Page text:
Electronic Theses and Dissertations


From Student to Sorority Girl: Gender, Class, and Presentation of Self in Formal Sorority Recruitment

Date of Award


Document Type


Degree Name

M.A. in Sociology

First Advisor

Kirsten Dellinger

Second Advisor

Minjoo Oh

Third Advisor

Ross Haenfler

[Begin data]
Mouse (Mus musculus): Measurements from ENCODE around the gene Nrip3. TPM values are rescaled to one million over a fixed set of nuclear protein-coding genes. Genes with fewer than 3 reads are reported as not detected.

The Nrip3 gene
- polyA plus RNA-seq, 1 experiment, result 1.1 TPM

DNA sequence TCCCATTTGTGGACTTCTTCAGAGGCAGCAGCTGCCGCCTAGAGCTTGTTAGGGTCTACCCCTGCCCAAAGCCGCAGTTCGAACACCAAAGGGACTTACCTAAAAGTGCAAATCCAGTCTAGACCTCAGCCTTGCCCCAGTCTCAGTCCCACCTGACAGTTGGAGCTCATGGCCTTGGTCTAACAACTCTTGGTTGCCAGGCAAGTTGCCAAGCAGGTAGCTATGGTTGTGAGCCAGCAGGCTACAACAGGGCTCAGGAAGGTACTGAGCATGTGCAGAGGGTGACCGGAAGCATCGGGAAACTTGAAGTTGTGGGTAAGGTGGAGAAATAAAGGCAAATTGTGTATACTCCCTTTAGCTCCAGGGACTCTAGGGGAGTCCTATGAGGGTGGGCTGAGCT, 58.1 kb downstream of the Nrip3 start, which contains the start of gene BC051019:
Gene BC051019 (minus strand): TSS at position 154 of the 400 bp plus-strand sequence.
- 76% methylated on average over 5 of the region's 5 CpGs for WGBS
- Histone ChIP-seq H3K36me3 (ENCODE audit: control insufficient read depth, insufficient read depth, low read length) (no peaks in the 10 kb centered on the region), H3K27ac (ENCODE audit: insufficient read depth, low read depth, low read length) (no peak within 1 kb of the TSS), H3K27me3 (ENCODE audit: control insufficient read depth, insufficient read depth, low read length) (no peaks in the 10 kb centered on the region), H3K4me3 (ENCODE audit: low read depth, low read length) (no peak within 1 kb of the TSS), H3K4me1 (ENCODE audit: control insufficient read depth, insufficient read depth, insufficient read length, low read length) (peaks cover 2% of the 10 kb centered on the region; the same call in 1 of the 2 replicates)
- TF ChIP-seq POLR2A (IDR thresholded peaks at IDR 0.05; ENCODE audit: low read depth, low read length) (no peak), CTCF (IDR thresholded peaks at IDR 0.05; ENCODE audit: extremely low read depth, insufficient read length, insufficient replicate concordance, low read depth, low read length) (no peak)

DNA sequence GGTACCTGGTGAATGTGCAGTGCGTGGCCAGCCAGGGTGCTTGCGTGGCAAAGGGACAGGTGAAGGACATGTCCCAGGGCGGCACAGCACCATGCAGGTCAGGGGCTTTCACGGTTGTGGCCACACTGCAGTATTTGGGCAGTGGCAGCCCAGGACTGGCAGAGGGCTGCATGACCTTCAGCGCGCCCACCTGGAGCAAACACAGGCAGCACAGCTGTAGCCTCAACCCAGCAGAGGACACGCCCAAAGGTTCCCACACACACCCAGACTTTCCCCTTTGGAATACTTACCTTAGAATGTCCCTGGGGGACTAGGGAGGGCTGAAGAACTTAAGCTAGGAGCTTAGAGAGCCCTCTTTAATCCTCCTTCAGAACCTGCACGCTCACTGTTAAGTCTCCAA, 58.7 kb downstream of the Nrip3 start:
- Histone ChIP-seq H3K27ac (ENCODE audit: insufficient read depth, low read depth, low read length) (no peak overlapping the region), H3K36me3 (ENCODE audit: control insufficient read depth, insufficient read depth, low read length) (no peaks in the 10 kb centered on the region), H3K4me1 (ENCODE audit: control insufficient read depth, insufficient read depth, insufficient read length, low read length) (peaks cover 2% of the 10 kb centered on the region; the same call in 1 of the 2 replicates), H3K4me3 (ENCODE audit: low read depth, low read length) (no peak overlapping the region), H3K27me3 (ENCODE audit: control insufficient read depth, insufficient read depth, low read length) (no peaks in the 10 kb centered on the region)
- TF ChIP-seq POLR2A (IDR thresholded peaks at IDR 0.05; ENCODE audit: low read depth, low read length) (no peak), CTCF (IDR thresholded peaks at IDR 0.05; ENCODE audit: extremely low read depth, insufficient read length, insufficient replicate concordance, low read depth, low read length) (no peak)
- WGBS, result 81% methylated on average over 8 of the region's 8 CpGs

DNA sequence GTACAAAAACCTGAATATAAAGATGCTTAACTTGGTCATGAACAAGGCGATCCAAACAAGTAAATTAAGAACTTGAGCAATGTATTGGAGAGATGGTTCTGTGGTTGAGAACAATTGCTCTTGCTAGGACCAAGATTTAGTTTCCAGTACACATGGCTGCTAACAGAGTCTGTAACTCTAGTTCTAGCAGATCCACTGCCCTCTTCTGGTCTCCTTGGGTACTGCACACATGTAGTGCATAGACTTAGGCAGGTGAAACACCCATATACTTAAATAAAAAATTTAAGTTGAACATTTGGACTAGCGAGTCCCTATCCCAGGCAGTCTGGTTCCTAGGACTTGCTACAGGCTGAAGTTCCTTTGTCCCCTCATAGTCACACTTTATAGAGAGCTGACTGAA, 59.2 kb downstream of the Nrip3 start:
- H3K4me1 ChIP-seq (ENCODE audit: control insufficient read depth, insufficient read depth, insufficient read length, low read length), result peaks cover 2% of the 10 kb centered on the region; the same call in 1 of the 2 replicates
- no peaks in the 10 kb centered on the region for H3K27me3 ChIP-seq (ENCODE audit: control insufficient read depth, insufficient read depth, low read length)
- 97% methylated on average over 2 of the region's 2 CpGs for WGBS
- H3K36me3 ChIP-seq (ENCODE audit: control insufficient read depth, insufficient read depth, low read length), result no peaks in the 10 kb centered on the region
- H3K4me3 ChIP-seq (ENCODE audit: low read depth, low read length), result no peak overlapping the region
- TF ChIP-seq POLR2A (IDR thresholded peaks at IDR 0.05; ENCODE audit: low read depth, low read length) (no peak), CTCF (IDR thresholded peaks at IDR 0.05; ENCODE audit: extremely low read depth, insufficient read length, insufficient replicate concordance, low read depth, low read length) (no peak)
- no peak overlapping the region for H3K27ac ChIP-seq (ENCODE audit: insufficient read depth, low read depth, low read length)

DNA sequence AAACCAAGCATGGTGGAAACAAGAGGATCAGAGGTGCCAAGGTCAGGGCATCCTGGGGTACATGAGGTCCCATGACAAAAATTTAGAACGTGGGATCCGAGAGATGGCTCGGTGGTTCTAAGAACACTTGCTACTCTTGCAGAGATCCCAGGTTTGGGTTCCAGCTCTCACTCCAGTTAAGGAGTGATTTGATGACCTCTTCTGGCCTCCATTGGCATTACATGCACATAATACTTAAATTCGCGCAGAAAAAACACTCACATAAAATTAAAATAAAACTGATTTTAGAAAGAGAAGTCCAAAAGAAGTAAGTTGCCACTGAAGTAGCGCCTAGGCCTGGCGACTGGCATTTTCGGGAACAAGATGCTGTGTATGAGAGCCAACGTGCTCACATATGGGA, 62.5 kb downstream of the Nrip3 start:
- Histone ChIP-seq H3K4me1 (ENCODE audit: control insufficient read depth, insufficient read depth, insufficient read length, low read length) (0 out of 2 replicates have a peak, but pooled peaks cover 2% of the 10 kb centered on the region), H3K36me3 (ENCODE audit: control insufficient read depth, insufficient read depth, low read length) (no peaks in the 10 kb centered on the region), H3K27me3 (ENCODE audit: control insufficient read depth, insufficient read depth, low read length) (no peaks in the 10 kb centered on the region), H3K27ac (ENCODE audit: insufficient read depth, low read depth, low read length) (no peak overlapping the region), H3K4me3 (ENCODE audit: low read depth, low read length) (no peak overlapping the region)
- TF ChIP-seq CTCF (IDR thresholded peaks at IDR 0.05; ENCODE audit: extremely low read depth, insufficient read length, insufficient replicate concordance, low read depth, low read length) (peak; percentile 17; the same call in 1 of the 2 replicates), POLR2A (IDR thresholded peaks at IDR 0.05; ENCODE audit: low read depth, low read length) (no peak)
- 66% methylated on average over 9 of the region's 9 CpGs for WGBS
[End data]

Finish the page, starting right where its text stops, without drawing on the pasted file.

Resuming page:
In this thesis, I discuss how women prepare for the formal sorority recruitment process associated with National Panhellenic Conference chapters at Southern State University, a large public university in the Southeastern United States. I first examine their experiences before arriving on campus, focusing primarily on how potential new members (PNMs) use social capital to obtain necessary recommendations from sorority alumnae prior to recruitment and learn about the expectations about the sorority recruitment process at Southern State University. I then describe the bodily practices and behavioral choices of PNMs as they enter the week of formal recruitment, analyzing their interpretations of gender and class expectations within the context of the Greek system at Southern State. Finally, I examine the presentation of self by the sororities themselves and how PNMs understand the concept of "fit." I discuss the interactions between PNMs and sororities on campus, exploring the implications of sorority reputations, the perception of "tiers" within the sorority community at Southern State, and how a PNM's awareness of a particular sorority's reputation on campus will impact her recruitment experience. This study provides a stronger understanding of the individual experiences of PNMs and the impacts of social capital and the understanding of gender and class in the specific context of recruitment. I conclude with a discussion of implications for student affairs professionals and potential opportunities for future sociological research on sororities and recruitment practices.

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